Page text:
The Land of Steady Habits, as Connecticut is known, is trying to position itself to get back in good stead with the GOP presidential contenders.

To entice the likes of Mitt Romney and Rick Perry not to blow off Connecticut, GOP leaders voted Tuesday night to change the state's presidential preference primary from a strictly winner-take-all contest to a system that allows delegates to be awarded proportionately in time for the 2012 election.

"My belief is this could make Connecticut a little more attractive to our Republican presidential candidates in terms of their attention," Jerry Labriola Jr., the state's GOP chairman, told Greenwich Time in an interview Wednesday.

The measure passed the Republican State Central Committee with 52 of 78 votes, the minimum required for a change in party bylaws to take effect.

The move comes after the General Assembly decided this year to move Connecticut's presidential primaries from Super Tuesday in early February to the last Tuesday in April to join New York, Pennsylvania and Delaware. The 2012 primaries are scheduled for April 24 in Connecticut.

The new primary format is modeled after one used by Mississippi, which uses a hybrid of a winner-take-all and proportional system of awarding delegates.

"They're calling it the Mississippi compromise," Labriola said.

The winner of the Republican contest can capture up to 25 delegates under a winner-take-all scenario if he or she receives at least 50 percent of the statewide vote and carries all five congressional districts, which each count for three delegates.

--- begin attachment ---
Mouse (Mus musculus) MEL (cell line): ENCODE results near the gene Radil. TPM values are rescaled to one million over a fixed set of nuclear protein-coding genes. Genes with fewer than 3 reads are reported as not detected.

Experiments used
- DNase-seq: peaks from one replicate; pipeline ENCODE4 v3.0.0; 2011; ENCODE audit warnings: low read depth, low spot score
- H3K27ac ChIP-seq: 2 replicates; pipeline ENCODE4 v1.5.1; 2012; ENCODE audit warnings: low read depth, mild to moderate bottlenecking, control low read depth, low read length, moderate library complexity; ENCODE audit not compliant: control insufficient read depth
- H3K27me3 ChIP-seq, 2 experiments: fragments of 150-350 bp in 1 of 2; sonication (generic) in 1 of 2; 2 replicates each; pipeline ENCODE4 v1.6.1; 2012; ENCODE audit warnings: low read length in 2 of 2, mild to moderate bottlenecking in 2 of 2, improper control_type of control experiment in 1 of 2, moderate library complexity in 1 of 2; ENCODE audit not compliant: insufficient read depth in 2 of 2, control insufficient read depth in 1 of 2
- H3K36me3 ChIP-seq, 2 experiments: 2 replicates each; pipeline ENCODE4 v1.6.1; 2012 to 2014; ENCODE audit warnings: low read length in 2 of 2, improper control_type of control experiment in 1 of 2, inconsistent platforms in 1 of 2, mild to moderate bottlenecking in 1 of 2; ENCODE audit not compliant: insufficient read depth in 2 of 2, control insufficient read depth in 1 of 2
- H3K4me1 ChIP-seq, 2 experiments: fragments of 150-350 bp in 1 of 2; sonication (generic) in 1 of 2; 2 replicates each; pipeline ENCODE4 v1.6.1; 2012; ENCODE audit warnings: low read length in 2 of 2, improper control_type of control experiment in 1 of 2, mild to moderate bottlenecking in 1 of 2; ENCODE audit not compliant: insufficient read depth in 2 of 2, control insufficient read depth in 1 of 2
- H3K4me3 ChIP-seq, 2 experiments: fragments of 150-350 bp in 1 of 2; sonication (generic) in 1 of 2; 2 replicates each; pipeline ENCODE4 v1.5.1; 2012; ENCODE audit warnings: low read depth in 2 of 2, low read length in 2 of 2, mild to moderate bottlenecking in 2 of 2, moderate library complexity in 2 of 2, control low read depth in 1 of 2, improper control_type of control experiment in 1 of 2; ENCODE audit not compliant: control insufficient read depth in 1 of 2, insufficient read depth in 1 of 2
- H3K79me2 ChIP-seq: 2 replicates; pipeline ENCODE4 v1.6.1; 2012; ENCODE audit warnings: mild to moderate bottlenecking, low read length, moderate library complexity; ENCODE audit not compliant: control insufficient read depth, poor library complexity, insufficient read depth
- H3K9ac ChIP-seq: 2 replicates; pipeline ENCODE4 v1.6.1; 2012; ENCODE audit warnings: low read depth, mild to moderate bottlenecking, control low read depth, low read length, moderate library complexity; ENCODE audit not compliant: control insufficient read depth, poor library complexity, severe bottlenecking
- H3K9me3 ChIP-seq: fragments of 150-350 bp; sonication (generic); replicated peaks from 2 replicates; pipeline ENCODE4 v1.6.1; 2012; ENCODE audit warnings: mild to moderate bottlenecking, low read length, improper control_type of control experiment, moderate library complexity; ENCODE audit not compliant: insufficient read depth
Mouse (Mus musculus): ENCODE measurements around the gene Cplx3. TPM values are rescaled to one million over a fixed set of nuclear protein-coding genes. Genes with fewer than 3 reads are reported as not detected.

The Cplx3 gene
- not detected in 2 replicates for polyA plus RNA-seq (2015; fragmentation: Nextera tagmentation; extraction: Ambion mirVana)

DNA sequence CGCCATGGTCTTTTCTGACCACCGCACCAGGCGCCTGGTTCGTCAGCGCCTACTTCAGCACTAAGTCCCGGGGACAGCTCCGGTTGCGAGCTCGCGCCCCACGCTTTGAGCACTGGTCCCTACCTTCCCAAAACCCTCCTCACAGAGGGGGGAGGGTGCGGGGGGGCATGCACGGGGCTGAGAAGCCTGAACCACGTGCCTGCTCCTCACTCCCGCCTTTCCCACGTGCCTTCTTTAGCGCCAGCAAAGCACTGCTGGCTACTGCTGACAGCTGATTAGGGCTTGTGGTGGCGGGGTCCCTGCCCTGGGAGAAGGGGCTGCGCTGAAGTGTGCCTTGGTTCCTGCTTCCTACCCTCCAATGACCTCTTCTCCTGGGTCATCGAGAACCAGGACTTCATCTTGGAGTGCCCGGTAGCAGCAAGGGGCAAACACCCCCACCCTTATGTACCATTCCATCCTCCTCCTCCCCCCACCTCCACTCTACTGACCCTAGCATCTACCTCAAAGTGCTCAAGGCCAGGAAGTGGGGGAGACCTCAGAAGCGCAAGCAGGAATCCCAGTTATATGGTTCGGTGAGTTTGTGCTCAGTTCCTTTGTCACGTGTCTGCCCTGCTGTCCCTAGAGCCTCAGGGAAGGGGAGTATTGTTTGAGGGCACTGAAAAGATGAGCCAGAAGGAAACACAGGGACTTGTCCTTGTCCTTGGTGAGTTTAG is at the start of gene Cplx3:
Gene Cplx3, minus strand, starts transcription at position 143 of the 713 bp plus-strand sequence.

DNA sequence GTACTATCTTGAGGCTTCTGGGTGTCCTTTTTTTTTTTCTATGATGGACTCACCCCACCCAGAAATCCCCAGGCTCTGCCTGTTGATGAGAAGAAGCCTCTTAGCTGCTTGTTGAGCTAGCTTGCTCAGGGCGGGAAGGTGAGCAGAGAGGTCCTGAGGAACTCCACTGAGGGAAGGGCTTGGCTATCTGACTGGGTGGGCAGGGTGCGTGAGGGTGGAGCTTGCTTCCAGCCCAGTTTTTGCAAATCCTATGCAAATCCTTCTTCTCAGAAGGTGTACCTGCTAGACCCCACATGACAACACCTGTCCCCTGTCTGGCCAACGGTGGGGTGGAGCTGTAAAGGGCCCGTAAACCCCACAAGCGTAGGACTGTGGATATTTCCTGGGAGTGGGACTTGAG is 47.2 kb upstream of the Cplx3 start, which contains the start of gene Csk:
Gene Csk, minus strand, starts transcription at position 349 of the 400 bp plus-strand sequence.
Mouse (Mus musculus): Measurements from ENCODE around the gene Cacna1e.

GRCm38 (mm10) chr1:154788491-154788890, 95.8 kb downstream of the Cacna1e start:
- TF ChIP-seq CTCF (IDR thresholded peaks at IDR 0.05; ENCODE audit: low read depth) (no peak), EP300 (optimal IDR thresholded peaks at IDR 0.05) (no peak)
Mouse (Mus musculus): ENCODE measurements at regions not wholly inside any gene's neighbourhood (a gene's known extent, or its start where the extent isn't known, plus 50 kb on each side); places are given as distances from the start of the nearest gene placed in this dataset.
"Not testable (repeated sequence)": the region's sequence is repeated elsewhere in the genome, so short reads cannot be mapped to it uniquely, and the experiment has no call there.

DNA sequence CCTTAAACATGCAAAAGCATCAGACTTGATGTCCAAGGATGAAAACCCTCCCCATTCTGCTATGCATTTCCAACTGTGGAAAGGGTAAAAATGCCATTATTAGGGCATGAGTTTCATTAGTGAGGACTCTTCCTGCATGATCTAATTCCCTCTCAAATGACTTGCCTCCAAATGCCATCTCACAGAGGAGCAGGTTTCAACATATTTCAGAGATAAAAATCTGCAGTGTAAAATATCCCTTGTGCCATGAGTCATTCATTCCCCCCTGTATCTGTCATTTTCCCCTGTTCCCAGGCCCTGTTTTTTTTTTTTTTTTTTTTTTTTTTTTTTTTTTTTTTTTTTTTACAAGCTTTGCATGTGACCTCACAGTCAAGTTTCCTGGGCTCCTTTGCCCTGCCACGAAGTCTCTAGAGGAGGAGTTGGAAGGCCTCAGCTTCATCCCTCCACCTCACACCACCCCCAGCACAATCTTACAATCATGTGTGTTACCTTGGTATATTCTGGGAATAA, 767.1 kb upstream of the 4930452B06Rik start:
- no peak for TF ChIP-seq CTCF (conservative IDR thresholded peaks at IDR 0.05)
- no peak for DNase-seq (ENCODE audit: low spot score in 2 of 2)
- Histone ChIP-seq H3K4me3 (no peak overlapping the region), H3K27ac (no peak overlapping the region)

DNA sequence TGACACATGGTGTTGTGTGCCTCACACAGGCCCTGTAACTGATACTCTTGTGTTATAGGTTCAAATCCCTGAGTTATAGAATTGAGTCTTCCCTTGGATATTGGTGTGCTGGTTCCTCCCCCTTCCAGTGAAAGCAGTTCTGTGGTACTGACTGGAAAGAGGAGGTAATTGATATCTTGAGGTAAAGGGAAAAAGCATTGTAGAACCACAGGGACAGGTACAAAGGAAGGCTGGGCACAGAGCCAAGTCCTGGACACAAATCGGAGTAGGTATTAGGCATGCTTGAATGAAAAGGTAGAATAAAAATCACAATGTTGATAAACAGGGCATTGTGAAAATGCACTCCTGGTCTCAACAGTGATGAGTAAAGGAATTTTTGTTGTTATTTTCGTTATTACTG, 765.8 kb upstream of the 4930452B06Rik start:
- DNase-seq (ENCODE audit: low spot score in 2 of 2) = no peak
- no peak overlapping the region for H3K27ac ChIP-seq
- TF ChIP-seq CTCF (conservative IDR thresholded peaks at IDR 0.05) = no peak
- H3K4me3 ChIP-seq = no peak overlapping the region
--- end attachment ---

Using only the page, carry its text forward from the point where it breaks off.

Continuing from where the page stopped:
But a candidate who fails to reach the 50 percent statewide threshold will be forced to share 10 of the 25 delegates on a proportional basis with the rest of the candidates who garner at least 20 percent of the GOP vote.

"There's a group of people at State Central that felt going to proportional would help us to be more competitive," said Gary Schaffrick, a Bristol Republican who authored the proposal with Michael Garrett of Bridgeport.

The last time the state GOP amended its bylaws for a primary was 1996, when it moved from a proportional system to a winner-take-all contest to help Bob Dole.

States are trending away from winner-take-all primaries, however.

"I think the interest is in sort of making Connecticut more of a player in the presidential sweepstakes," said Edward Dadakis, who represents Greenwich and parts of Stamford and New Canaan on the State Central Committee.

-- Staff writer Neil Vigdor can be reached at neil.vigdor@scni.com or at 203-625-4436.